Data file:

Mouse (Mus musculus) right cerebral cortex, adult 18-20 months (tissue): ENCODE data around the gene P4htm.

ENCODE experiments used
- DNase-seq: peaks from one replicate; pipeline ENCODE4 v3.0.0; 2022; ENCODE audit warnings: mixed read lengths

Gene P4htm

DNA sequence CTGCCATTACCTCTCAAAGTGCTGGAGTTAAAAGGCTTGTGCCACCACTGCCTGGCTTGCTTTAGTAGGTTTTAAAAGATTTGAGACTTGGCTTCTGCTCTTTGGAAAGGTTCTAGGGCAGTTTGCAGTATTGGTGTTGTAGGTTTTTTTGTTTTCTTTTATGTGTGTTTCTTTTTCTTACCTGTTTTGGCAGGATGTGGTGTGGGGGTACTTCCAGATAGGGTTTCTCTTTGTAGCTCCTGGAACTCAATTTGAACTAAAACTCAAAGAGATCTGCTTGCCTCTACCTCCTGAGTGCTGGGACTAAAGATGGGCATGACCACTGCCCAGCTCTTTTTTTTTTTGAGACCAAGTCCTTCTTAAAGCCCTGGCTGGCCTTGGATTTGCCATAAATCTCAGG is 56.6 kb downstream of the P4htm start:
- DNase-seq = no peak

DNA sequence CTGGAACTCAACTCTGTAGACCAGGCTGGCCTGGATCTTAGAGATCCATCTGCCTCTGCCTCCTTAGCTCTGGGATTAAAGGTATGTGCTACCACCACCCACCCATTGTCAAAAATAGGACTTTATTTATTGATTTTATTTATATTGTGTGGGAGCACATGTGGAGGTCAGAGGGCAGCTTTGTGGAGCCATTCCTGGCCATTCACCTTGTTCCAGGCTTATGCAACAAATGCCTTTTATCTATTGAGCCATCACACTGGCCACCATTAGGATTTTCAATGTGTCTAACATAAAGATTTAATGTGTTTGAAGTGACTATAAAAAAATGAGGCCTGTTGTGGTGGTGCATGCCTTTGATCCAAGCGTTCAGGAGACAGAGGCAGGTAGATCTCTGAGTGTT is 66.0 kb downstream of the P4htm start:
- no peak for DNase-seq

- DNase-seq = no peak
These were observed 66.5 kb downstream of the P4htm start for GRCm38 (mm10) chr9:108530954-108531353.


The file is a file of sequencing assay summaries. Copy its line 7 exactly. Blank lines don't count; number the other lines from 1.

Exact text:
DNA sequence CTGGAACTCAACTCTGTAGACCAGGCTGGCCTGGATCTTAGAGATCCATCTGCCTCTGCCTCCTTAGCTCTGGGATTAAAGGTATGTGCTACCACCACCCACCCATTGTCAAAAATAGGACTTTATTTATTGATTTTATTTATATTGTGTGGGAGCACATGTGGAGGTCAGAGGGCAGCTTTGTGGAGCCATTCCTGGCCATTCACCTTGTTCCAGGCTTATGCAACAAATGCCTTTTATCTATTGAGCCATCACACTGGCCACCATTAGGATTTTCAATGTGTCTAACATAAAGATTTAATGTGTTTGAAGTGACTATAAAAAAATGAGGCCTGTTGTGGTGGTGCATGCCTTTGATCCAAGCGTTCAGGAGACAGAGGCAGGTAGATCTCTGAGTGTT is 66.0 kb downstream of the P4htm start: